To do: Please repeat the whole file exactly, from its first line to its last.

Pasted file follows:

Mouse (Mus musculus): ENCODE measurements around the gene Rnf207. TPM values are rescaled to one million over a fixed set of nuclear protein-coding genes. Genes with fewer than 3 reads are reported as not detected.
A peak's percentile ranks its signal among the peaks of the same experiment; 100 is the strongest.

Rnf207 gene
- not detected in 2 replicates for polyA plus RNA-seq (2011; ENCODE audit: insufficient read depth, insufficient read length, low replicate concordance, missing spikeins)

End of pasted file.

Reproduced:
Mouse (Mus musculus): ENCODE measurements around the gene Rnf207. TPM values are rescaled to one million over a fixed set of nuclear protein-coding genes. Genes with fewer than 3 reads are reported as not detected.
A peak's percentile ranks its signal among the peaks of the same experiment; 100 is the strongest.

Rnf207 gene
- not detected in 2 replicates for polyA plus RNA-seq (2011; ENCODE audit: insufficient read depth, insufficient read length, low replicate concordance, missing spikeins)